The Verge has picked up on some small but potentially significant tweaks to the iOS and Mac app stores: a new Editor’s Choice feature and the first App of the Week to be completely discounted to free.
Editor’s Choice is exactly what it sounds like, a pick of the best apps from the App Store team intended to highlight something they don’t want to get lost in the shuffle of the 600,000 apps for sale in the iOS App Store and the 10,000 in the Mac App Store. The debut choice for iOS apps is Facebook Camera, a high-profile new camera app for iPhone, and the game Extreme Skater. For Mac Apps, Cobook and Deus Ex Human Revolution were the picks.
Making the App of the Week free for the first time — it was for Cut the Rope: Experiments — is, as many will note, something out of Amazon’s playbook. A free app each day is one way Amazon helps people discover new apps in its Android Appstore. Who knows if Apple will ever do it again. It could have been merely an experiment — but it does show Apple is keen to try new things to improve app discovery.
It’s slightly ironic to me that Facebook Camera was one of the first choices for this new feature, particularly because when I tried to search for it in the App Store on my iPhone yesterday after news of its availability hit, the store returned the wrong results. Instead of Facebook Camera, it kept giving me Camera Awesome, iVideo Camera and iUploader for Facebook. What does it say about App Store search if the hottest new item can’t even be found by people trying to search directly for it? There are more drastic measures that need to be taken than just surfacing a few cool apps.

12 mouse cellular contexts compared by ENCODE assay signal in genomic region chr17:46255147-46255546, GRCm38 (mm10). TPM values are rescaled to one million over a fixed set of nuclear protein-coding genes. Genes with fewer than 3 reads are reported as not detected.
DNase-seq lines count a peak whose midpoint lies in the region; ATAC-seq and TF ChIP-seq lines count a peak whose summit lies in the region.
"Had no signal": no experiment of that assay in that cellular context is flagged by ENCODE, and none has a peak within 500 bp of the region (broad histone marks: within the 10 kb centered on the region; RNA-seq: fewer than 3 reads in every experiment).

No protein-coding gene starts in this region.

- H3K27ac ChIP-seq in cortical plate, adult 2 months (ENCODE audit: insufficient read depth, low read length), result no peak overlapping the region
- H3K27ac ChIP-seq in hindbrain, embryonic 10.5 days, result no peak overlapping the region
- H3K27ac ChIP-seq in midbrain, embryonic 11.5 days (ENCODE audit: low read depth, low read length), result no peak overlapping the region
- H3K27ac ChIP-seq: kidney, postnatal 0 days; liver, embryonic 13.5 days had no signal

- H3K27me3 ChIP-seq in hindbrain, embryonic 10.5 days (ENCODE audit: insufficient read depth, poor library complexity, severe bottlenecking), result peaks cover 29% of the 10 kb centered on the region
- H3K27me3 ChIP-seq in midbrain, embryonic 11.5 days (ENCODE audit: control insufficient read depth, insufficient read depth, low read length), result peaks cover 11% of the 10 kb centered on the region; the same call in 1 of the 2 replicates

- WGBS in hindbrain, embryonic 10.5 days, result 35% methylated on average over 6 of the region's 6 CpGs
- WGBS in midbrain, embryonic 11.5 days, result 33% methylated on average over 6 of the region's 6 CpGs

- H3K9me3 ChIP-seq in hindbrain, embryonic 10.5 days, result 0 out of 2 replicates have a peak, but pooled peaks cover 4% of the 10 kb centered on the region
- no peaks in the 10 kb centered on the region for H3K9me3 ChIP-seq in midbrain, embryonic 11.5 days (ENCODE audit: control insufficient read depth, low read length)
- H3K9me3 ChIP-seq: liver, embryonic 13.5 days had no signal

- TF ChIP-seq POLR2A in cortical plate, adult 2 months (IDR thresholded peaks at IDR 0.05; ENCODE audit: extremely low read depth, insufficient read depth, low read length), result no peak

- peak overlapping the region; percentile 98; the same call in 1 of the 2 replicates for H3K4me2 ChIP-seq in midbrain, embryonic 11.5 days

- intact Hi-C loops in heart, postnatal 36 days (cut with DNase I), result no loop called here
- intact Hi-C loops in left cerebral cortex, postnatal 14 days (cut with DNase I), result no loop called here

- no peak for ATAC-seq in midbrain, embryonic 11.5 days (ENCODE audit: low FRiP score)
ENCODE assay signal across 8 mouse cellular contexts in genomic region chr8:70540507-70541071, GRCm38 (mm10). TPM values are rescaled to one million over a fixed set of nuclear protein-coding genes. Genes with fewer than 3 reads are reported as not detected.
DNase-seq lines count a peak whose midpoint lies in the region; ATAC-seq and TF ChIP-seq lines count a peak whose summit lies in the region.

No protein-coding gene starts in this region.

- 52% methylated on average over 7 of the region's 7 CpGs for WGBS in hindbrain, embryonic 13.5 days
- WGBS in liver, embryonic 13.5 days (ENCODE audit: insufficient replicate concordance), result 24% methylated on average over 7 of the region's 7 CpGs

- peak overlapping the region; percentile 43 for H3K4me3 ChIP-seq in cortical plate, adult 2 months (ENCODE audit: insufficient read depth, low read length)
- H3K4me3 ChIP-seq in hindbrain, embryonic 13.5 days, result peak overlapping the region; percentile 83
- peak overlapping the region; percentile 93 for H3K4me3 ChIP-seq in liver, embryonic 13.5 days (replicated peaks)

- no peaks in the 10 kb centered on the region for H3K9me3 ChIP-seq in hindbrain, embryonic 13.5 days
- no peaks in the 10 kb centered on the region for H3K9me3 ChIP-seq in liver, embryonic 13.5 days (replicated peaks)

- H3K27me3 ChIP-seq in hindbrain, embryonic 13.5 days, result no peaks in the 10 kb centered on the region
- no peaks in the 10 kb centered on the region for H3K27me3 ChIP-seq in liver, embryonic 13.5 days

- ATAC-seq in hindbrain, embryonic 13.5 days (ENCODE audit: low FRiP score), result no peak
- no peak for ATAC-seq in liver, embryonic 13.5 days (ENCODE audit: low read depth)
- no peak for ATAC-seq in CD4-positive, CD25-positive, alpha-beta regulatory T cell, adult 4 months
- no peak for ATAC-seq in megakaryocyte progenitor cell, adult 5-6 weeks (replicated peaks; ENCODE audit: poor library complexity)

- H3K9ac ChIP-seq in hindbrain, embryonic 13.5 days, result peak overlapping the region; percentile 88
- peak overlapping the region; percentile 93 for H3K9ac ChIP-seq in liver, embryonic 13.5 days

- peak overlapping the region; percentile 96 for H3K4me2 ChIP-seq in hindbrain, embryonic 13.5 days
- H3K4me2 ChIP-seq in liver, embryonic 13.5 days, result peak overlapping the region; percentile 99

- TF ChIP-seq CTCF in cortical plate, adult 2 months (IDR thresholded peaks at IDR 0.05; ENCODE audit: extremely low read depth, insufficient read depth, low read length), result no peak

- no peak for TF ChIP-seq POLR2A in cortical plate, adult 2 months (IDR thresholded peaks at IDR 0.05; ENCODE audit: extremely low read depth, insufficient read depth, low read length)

It’s obviously not a secret to App Store shoppers — or app creators for that matter — that sifting through hundreds of thousands of apps is tough. That’s why Apple has continued to introduce categorization features meant to more easily surface quality apps across different genres. There’s already the carousel of picks up top, the “New and Noteworthy” and “What’s Hot” sections, in addition to the top paid and free app charts, in addition to curated lists like Games, Education, and a variety of starter kits.
But it’s also not a secret to Apple. It’s presumably what was behind its purchase of app discovery tool Chomp back in February, believed to be for $50 million.
Not that any of these challenges have prevented Apple and its developers from making money on them. Apple has seen more than 25 billion downloads from the iOS store alone since 2008. But making that process easier is always welcome.